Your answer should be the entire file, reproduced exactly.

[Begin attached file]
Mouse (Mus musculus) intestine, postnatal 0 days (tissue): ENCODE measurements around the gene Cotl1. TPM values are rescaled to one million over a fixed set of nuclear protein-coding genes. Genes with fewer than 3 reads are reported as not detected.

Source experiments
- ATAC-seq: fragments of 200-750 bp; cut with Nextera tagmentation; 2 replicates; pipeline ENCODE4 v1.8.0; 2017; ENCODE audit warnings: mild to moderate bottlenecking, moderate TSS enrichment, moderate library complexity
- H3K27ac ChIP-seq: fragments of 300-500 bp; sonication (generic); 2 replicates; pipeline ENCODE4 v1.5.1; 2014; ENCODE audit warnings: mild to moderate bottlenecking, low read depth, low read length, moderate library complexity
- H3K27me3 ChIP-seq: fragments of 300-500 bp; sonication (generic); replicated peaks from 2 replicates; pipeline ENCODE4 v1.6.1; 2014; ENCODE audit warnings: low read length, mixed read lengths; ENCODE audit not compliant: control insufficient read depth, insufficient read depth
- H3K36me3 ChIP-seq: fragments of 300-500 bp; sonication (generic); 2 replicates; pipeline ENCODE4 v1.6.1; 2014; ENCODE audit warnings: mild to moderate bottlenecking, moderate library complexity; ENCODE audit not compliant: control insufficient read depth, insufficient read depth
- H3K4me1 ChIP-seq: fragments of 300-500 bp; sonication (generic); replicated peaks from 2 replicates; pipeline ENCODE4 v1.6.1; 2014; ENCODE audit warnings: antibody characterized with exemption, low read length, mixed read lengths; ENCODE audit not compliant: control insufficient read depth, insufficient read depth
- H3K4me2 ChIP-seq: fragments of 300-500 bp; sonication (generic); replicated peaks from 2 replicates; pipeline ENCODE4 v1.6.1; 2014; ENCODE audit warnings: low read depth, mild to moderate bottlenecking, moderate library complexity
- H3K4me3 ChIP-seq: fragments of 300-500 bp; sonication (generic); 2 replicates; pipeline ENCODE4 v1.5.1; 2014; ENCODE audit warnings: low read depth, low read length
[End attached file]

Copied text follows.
Mouse (Mus musculus) intestine, postnatal 0 days (tissue): ENCODE measurements around the gene Cotl1. TPM values are rescaled to one million over a fixed set of nuclear protein-coding genes. Genes with fewer than 3 reads are reported as not detected.

Source experiments
- ATAC-seq: fragments of 200-750 bp; cut with Nextera tagmentation; 2 replicates; pipeline ENCODE4 v1.8.0; 2017; ENCODE audit warnings: mild to moderate bottlenecking, moderate TSS enrichment, moderate library complexity
- H3K27ac ChIP-seq: fragments of 300-500 bp; sonication (generic); 2 replicates; pipeline ENCODE4 v1.5.1; 2014; ENCODE audit warnings: mild to moderate bottlenecking, low read depth, low read length, moderate library complexity
- H3K27me3 ChIP-seq: fragments of 300-500 bp; sonication (generic); replicated peaks from 2 replicates; pipeline ENCODE4 v1.6.1; 2014; ENCODE audit warnings: low read length, mixed read lengths; ENCODE audit not compliant: control insufficient read depth, insufficient read depth
- H3K36me3 ChIP-seq: fragments of 300-500 bp; sonication (generic); 2 replicates; pipeline ENCODE4 v1.6.1; 2014; ENCODE audit warnings: mild to moderate bottlenecking, moderate library complexity; ENCODE audit not compliant: control insufficient read depth, insufficient read depth
- H3K4me1 ChIP-seq: fragments of 300-500 bp; sonication (generic); replicated peaks from 2 replicates; pipeline ENCODE4 v1.6.1; 2014; ENCODE audit warnings: antibody characterized with exemption, low read length, mixed read lengths; ENCODE audit not compliant: control insufficient read depth, insufficient read depth
- H3K4me2 ChIP-seq: fragments of 300-500 bp; sonication (generic); replicated peaks from 2 replicates; pipeline ENCODE4 v1.6.1; 2014; ENCODE audit warnings: low read depth, mild to moderate bottlenecking, moderate library complexity
- H3K4me3 ChIP-seq: fragments of 300-500 bp; sonication (generic); 2 replicates; pipeline ENCODE4 v1.5.1; 2014; ENCODE audit warnings: low read depth, low read length